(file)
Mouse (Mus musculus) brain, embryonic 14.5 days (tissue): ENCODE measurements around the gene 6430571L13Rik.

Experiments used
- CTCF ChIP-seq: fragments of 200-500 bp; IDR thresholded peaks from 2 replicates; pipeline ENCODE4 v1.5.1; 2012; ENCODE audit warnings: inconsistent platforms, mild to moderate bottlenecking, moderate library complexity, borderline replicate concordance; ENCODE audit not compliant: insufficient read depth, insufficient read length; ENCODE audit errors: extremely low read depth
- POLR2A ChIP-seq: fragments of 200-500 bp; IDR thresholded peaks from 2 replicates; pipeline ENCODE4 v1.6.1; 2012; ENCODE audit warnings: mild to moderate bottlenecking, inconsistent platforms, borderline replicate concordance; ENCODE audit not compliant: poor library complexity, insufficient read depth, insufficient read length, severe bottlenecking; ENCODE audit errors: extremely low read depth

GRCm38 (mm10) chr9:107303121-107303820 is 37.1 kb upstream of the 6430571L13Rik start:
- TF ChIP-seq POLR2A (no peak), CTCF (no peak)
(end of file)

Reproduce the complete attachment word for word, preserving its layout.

Mouse (Mus musculus) brain, embryonic 14.5 days (tissue): ENCODE measurements around the gene 6430571L13Rik.

Experiments used
- CTCF ChIP-seq: fragments of 200-500 bp; IDR thresholded peaks from 2 replicates; pipeline ENCODE4 v1.5.1; 2012; ENCODE audit warnings: inconsistent platforms, mild to moderate bottlenecking, moderate library complexity, borderline replicate concordance; ENCODE audit not compliant: insufficient read depth, insufficient read length; ENCODE audit errors: extremely low read depth
- POLR2A ChIP-seq: fragments of 200-500 bp; IDR thresholded peaks from 2 replicates; pipeline ENCODE4 v1.6.1; 2012; ENCODE audit warnings: mild to moderate bottlenecking, inconsistent platforms, borderline replicate concordance; ENCODE audit not compliant: poor library complexity, insufficient read depth, insufficient read length, severe bottlenecking; ENCODE audit errors: extremely low read depth

GRCm38 (mm10) chr9:107303121-107303820 is 37.1 kb upstream of the 6430571L13Rik start:
- TF ChIP-seq POLR2A (no peak), CTCF (no peak)